Such construction is inescapable in the marmoreal installation at Project B in Milan. Dzekciorius has tiled the walls and floor of the gallery with marmoreal, coating them in their entirety. Everything is layered in colour-splashed marmoreal. And then there is more marmoreal. To demonstrate the material’s capabilities, Lamb has created a simple furniture series out of slabs of the material. There are chairs and tables and shelving, all built up from marmoreal, all merging back into the marmoreal walls and flooring. The room has been been gift wrapped in marmoreal.

It is a striking display and one that highlights quite how distinct Dzek's product looks from other materials. The material emphasis the natural qualities of the constituent marble, yet there is undoubtedly something artificial about the results. marmoreal doesn't look like marble and it doesn't look like terrazzo; comparisons to nougat or turron are about all that hold water. It is an aesthetic – peculiarly – that has its origins in Hull.

"My girlfriend and I took a day trip driving into Hull for the fun of it. Hull has a wonderful industrial heritage and I came across this funny little shack called Toffolos, an old Italian company,” says Lamb. "I knocked on the door and Carl Toffolo opened up. I spent the whole day with him and he taught me all about terrazzo, the history of it and how it’s produced these days. It inspired a few ideas, but it turned out the ideas I wanted to explore weren’t really possible in traditional terrazzo, so he introduced me to engineered terrazzo instead. There, rather than using a cement-based background, you have polyester resin based backgrounds, which makes the material more flexible."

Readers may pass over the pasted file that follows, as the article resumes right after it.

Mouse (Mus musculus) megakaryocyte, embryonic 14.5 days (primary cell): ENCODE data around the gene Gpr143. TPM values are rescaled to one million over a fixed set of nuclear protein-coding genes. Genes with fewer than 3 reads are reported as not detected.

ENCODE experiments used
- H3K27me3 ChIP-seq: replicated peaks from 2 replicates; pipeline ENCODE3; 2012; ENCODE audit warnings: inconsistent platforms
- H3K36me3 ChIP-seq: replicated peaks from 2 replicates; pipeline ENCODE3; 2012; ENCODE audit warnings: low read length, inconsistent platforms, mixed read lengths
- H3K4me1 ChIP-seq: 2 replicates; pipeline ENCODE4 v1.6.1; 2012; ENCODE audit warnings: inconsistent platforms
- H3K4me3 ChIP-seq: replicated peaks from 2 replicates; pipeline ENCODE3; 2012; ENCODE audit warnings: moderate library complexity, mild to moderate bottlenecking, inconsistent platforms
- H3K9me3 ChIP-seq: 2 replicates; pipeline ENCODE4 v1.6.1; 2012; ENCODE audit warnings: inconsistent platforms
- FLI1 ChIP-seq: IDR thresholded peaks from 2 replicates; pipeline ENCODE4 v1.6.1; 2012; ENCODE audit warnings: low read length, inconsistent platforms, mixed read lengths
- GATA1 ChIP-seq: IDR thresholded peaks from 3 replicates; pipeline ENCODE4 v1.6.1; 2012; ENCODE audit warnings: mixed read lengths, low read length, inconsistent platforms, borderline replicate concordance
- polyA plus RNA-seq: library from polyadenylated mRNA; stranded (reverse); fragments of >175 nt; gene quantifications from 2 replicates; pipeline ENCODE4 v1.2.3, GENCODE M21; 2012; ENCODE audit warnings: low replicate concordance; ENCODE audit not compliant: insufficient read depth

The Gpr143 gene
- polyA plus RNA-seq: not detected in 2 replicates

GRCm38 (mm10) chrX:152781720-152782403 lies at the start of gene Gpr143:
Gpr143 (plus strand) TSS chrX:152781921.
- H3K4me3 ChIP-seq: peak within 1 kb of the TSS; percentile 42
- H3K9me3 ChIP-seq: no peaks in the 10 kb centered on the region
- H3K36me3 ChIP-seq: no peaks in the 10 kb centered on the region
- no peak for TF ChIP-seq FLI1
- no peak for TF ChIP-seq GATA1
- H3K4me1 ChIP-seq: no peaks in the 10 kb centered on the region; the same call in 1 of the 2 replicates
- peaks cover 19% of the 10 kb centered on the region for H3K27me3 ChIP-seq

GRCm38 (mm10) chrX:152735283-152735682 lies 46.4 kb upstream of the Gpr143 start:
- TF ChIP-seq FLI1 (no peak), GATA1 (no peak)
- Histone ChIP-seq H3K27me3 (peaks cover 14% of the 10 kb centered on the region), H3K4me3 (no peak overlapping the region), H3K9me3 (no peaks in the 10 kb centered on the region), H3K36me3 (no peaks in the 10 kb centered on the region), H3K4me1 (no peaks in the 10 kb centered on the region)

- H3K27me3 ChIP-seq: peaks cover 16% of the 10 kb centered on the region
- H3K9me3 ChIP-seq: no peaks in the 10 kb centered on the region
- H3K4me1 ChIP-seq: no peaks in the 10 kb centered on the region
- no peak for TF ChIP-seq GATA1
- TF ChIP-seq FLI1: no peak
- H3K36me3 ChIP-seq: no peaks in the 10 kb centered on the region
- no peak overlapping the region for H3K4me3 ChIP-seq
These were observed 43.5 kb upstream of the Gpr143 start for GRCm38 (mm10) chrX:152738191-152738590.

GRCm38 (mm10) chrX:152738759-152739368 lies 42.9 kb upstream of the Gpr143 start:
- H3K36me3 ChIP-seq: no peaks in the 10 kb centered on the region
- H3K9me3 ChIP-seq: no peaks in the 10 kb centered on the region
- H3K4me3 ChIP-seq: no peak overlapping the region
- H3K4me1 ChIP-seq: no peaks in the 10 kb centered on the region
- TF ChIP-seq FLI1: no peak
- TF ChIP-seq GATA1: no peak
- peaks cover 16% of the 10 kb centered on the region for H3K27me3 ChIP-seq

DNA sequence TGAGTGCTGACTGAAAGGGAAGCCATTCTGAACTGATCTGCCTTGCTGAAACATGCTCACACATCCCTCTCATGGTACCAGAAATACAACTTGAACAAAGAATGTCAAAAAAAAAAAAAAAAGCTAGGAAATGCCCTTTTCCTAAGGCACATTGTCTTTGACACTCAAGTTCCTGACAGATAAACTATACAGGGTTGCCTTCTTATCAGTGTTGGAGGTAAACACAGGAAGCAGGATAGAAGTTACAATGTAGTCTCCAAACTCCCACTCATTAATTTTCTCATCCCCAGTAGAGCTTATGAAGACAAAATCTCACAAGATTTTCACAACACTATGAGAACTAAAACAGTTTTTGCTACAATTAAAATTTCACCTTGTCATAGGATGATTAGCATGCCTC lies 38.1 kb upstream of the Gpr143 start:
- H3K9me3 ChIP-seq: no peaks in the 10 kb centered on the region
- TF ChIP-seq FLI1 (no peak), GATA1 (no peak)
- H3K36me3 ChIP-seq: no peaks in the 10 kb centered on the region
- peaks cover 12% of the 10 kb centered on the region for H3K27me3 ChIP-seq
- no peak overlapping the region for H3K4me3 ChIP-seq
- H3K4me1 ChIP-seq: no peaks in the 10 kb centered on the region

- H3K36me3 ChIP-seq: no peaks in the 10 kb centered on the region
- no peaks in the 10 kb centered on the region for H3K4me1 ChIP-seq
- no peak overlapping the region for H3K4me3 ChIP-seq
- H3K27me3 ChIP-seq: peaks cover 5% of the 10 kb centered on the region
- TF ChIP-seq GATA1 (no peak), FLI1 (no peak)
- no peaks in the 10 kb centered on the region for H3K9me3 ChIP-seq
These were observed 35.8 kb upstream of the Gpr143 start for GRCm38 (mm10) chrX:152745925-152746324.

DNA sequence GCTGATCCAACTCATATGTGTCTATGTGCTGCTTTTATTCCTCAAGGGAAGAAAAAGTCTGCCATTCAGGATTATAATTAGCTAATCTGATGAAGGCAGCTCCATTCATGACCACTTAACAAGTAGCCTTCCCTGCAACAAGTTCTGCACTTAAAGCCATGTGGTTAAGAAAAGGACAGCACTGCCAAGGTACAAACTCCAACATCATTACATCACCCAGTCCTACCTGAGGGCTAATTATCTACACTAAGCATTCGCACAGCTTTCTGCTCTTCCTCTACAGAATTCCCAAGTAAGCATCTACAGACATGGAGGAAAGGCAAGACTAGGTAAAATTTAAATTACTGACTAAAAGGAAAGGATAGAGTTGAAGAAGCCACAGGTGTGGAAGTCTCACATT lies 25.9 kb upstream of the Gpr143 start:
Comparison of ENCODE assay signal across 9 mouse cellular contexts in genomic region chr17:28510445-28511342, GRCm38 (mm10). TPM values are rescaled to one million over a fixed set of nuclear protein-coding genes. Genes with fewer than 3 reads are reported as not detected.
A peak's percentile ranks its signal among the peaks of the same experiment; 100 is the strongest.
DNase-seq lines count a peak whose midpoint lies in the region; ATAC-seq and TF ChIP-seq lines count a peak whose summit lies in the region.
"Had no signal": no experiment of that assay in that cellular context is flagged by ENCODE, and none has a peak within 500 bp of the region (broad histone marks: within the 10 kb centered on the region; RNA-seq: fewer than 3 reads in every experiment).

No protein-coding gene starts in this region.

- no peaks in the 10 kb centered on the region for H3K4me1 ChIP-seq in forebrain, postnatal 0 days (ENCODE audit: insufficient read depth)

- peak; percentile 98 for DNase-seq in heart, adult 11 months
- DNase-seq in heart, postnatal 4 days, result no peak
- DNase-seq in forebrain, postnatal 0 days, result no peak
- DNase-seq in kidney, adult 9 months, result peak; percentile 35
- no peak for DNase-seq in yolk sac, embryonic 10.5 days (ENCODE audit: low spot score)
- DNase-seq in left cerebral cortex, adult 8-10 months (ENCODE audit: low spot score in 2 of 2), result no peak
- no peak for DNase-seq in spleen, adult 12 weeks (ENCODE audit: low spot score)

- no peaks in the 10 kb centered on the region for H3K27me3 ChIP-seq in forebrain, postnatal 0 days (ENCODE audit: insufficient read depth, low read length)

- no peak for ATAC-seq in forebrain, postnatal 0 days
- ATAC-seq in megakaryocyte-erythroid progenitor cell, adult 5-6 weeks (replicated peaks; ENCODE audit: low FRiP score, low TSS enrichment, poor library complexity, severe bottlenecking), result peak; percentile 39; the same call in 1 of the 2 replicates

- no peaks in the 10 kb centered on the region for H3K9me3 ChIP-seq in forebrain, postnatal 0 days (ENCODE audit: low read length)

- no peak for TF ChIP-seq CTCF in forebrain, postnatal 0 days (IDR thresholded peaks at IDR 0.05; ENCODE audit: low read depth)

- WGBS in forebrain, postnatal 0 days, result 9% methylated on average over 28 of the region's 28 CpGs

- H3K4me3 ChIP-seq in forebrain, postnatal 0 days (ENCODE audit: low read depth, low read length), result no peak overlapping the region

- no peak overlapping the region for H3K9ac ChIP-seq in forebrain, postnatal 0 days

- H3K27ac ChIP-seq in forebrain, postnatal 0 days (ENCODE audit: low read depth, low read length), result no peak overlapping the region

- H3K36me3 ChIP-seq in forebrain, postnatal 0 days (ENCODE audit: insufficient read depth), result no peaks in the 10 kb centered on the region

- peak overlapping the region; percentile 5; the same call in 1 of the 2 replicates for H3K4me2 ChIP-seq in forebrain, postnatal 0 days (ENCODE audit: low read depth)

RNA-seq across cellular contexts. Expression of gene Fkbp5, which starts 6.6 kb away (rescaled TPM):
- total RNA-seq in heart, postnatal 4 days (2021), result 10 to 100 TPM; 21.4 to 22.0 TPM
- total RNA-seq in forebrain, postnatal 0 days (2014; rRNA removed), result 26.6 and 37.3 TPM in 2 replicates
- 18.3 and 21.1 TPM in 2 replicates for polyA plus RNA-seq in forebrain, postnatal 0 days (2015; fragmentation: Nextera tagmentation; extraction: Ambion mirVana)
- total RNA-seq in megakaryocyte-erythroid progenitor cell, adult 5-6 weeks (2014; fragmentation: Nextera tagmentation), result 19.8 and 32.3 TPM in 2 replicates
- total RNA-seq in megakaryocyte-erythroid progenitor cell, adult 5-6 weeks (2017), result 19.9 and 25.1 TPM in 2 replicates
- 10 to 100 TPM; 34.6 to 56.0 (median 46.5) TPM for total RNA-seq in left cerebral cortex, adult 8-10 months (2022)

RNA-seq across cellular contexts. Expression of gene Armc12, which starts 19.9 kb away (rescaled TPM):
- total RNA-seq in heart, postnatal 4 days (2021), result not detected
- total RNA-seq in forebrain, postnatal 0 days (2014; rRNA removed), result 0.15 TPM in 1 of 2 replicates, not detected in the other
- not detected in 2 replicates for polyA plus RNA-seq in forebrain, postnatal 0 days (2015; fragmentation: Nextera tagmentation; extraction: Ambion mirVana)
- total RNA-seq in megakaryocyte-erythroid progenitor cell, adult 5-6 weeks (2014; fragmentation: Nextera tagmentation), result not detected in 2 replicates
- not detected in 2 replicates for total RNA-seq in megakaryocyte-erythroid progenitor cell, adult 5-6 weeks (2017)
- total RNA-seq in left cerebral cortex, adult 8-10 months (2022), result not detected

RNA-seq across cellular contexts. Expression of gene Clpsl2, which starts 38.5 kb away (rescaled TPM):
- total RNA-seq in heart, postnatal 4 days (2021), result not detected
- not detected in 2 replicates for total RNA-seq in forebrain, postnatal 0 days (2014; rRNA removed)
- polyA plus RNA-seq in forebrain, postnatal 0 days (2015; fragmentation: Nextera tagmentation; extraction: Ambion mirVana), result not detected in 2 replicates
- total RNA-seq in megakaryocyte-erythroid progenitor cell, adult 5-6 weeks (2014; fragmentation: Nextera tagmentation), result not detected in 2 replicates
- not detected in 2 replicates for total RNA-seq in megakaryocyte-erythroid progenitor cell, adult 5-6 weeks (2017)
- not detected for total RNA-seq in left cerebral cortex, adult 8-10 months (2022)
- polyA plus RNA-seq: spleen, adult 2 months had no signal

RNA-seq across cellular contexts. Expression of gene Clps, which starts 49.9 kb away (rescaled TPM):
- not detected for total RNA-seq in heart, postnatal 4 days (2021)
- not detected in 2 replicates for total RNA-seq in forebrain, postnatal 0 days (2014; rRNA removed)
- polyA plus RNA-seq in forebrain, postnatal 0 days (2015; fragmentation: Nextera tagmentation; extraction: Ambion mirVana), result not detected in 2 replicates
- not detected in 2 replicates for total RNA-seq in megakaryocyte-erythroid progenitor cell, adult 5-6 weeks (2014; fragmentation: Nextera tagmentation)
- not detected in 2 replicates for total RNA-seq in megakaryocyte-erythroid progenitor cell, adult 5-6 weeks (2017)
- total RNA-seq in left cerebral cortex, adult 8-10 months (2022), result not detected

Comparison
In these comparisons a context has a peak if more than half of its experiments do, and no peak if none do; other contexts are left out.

Chemically, marmoreal is an engineered terrazzo, but one that has been filtered through Lamb’s distinctive sensibilities. Since graduating from the Royal College of Art in 2006, Lamb’s work has been characterised by a fidelity to materials and natural forms, typically resulting in small scale gallery editions. Pewter Desk (2011) is a simple, self-explanatory project that was roughly sand-casted on a beach in Cornwall. Ladycross Sandstone Chair (2007) is a squat, rough-hewn seat chiseled from a single block of stone.